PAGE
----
The playbill reminds me that Sir Arthur Conan Doyle was originally a doctor, and that he was inspired to create Holmes though the example of a certain Dr. Joseph Bell, who was apparently spot on in the art of deducing truths about his patients. Doyle began writing about Holmes in 1887, killed him off in 1893 (thus upsetting readers everywhere), and then brought him back in 1902 and continued with the character until 1927. I did not realize that the writer had killed Holmes off temporarily. He feared that no one would remember him for his other works, which has sort of been the case.
I also learn that Robert Louis Stevenson, so famous for Treasure Island, The Strange Case of Dr. Jekyll and Mr. Hyde, and Kidnapped, wrote detective short fiction, including a piece called “The Suicide Club.” Stevenson was ill most of his life, and the specters of struggle and death not far from his mind in all of his works. “The Suicide Club” is a perfect scenario in which to place the depressed and addicted Holmes: he is an easy initiate into such a club, as he tells his friend Dr. Watson in a fit of exasperation that he longs to “escape from the commonplaces of existence!” And as Mark Shanahan helpfully reminds Alley theatergoers in the playbill notes with a telling statement from Sherlock Holmes: “When you have eliminated the impossible, whatever remains, however improbable, must be the truth!”
As bizarre as the mystery of The Suicide Club, the twists and turns of the dissembling within the Obama administration force us to look for motives, no matter how unbelievable we wish them to be from a President that perhaps protested too much regarding his commitment to “transparency.” This is no longer a partisan issue, as members of both the right and the left are disappointed in this Presidency, albeit for different reasons. We don’t have Sherlock Holmes, but tired congressional inquirers who have their own agendas on both sides of the aisle. Instead, we have to Nancy Drew it ourselves, discern the truth even when we know great lengths have been taken to obfuscate or hide it, an insult to every American, no matter where one’s biases tend to fall. When an official from the IRS pleads the fifth while also pleading innocence, it is hard to think of your government as forthcoming. Call me crazy, but it feels like something is rotten in Denmark.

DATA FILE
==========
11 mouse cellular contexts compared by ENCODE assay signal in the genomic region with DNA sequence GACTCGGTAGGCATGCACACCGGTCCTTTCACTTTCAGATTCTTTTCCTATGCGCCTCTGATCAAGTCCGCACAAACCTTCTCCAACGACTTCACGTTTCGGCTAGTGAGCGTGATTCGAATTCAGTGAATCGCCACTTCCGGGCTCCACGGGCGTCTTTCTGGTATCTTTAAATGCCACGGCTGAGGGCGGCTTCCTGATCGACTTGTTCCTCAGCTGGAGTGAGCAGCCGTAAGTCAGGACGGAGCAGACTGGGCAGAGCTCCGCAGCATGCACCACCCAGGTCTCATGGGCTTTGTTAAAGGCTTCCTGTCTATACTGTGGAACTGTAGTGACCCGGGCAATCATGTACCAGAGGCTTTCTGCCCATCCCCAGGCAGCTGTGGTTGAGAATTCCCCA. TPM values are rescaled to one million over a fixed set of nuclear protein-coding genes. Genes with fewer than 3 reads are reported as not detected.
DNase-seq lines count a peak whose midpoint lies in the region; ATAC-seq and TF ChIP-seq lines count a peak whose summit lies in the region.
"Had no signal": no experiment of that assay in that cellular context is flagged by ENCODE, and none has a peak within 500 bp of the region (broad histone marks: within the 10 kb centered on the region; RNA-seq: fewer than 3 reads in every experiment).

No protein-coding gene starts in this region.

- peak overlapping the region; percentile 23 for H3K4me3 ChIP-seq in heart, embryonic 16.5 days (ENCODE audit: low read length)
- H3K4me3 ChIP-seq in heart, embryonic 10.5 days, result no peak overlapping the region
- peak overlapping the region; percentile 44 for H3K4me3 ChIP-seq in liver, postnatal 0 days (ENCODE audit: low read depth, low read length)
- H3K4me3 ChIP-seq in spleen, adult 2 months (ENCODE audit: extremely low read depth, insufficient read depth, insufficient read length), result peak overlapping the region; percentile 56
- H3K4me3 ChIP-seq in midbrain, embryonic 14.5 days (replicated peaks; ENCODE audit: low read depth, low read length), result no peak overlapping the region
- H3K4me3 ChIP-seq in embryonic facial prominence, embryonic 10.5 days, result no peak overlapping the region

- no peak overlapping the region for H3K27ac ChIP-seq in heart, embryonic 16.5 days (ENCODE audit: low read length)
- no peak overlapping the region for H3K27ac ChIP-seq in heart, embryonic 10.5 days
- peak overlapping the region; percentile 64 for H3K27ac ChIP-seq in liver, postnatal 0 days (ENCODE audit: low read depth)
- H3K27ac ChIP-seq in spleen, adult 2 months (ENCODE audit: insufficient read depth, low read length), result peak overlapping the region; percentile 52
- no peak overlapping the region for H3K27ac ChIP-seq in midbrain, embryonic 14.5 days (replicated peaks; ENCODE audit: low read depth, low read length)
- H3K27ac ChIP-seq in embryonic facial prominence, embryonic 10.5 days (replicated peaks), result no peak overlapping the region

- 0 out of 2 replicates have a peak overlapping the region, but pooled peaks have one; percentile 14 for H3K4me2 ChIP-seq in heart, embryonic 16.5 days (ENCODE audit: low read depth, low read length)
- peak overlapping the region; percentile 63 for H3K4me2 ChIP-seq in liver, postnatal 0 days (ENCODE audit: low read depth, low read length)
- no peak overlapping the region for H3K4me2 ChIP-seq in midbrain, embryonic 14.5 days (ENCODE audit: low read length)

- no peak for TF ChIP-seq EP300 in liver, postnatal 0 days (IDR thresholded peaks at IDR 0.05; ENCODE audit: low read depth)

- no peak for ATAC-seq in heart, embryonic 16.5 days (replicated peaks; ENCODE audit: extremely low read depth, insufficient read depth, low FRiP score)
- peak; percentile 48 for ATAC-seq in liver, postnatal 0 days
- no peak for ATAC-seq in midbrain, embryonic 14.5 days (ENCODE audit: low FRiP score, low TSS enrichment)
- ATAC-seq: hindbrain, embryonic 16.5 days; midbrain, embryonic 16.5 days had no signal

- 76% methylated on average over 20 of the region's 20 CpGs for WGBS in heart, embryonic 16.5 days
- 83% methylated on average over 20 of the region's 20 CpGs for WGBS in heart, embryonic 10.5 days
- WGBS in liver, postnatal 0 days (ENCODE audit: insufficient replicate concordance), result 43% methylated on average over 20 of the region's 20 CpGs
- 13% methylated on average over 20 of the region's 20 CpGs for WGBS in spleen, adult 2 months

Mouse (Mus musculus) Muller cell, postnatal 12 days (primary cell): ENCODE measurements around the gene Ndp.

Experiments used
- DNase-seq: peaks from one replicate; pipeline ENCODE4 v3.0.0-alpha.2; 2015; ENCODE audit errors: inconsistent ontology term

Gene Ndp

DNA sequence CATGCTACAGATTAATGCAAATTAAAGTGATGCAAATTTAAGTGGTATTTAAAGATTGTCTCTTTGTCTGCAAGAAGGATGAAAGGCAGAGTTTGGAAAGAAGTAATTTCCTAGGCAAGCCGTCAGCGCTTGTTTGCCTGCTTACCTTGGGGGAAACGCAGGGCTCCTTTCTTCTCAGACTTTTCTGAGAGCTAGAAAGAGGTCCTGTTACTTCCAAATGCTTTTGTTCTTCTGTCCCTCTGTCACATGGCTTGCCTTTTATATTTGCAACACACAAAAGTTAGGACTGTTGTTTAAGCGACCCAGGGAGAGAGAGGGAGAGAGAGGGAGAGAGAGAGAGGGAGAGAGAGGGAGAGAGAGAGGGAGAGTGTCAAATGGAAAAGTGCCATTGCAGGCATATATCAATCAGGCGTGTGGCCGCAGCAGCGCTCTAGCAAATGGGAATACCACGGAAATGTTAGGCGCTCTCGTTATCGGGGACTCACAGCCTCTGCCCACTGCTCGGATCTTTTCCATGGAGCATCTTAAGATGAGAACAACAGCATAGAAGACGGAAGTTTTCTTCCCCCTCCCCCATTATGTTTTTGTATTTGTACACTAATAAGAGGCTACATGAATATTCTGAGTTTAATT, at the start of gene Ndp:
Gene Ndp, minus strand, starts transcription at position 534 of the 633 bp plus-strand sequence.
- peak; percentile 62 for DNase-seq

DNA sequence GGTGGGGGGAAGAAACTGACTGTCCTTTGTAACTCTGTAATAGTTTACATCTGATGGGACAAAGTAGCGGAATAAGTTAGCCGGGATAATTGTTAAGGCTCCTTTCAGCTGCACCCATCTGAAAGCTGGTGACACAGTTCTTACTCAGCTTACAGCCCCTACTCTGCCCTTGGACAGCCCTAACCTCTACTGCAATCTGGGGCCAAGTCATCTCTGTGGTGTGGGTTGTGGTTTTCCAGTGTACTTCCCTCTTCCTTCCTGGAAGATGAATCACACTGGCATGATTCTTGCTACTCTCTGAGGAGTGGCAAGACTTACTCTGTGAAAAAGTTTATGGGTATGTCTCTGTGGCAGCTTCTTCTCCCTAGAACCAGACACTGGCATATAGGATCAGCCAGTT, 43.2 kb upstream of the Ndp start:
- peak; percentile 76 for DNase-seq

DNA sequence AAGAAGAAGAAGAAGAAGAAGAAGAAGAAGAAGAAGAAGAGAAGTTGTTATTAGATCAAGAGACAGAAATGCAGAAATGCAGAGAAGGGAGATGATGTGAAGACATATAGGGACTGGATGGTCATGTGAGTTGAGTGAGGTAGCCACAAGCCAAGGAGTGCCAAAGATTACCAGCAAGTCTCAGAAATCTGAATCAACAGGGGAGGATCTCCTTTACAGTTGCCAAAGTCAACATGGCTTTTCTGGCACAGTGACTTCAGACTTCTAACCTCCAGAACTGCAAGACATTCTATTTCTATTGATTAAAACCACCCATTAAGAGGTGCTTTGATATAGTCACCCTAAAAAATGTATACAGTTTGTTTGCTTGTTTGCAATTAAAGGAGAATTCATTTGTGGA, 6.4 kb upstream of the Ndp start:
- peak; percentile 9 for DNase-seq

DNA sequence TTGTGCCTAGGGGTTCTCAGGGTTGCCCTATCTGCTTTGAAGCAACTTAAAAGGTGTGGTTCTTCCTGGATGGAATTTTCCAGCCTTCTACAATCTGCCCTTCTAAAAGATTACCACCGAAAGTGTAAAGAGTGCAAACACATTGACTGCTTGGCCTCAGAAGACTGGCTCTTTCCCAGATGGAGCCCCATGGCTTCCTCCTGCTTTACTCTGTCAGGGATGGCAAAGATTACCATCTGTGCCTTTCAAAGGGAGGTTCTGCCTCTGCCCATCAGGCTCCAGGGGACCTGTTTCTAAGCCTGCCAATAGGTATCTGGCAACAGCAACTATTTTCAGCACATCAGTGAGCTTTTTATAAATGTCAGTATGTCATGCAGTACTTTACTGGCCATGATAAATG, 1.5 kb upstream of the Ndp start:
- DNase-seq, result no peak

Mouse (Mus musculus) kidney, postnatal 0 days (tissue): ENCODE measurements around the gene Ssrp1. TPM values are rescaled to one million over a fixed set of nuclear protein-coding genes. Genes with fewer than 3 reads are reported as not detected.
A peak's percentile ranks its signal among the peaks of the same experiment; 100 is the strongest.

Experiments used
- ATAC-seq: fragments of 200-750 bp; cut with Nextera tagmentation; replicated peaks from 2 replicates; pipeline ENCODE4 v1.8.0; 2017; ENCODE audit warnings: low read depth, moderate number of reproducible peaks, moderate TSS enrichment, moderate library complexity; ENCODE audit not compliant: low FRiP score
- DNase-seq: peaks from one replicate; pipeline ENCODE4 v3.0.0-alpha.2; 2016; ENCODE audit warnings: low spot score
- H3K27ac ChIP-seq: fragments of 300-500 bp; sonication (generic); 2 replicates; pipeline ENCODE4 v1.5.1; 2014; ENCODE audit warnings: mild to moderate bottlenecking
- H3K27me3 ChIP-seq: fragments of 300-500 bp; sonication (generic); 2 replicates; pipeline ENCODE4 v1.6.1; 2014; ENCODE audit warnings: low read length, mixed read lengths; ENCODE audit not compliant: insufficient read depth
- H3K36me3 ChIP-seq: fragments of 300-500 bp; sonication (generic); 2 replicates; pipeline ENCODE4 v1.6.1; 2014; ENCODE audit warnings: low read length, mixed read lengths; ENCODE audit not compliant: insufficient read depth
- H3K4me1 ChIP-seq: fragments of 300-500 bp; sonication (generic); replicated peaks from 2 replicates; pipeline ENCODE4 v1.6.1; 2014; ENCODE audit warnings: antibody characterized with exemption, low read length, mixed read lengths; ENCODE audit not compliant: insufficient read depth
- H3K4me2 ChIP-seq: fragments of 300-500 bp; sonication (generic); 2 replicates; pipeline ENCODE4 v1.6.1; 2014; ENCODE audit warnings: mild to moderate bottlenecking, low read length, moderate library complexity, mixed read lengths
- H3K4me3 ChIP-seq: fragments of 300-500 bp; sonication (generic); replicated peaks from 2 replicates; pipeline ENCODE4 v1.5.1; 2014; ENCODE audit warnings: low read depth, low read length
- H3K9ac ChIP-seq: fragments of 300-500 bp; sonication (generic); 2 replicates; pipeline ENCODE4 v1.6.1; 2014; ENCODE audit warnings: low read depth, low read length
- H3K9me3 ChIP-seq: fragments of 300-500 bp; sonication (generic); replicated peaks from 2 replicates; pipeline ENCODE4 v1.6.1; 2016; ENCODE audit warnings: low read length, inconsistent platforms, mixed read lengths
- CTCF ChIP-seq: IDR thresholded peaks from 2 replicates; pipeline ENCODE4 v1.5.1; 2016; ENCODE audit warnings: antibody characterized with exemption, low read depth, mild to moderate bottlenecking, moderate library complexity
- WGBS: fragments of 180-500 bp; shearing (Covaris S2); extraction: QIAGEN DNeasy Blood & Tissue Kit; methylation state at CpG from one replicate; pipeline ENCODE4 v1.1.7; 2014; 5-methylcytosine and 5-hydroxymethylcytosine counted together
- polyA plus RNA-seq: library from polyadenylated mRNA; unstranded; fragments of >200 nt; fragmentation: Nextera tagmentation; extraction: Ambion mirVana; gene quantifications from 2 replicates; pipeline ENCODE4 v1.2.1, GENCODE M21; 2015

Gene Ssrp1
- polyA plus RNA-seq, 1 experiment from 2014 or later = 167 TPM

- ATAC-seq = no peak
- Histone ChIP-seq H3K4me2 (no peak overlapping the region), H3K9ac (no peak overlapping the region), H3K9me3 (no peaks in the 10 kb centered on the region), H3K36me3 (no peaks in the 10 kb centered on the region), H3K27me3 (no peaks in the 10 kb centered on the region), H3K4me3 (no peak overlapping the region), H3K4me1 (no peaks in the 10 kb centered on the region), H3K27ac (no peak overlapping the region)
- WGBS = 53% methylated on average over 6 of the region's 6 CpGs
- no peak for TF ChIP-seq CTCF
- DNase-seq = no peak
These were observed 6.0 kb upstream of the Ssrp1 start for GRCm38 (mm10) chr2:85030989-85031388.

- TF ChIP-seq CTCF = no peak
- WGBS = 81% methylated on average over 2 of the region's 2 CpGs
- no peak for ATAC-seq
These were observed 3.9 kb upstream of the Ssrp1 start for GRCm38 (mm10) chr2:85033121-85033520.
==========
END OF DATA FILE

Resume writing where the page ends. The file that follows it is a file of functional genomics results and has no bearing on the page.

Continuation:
But this is the thing: Sherlock Holmes is always one brilliant thinker eluding the tactics of lesser minds and getting to the bottom of things. He sees things that we miss. We enjoy the show because there is one mystery to solve, and Sherlock Holmes always delivers, with interesting histrionics thrown in for good measure. The problem with this administration is that it is never one thing, never one scandal, never one transgression. It is an arsenal of transgressions and lapses, some criminal, some just embarrassing, but all of which compete with each other and often cancel each other out. They are not solved or resolved; they merely fall into relief by sheer default, being inevitably upstaged by a more current outrage. It would drive even Sherlock Holmes toward more forays into his 7% cocaine solution escapism. Even with Dr. Watson at his side, so many mysteries, and so many potentially culpable parties, might even make Sherlock Holmes want to give up. But if we give into scandal fatigue, throw up our hands and throw in the towel, then we will never really know the truth of any of these situations, and that is a loss for everyone.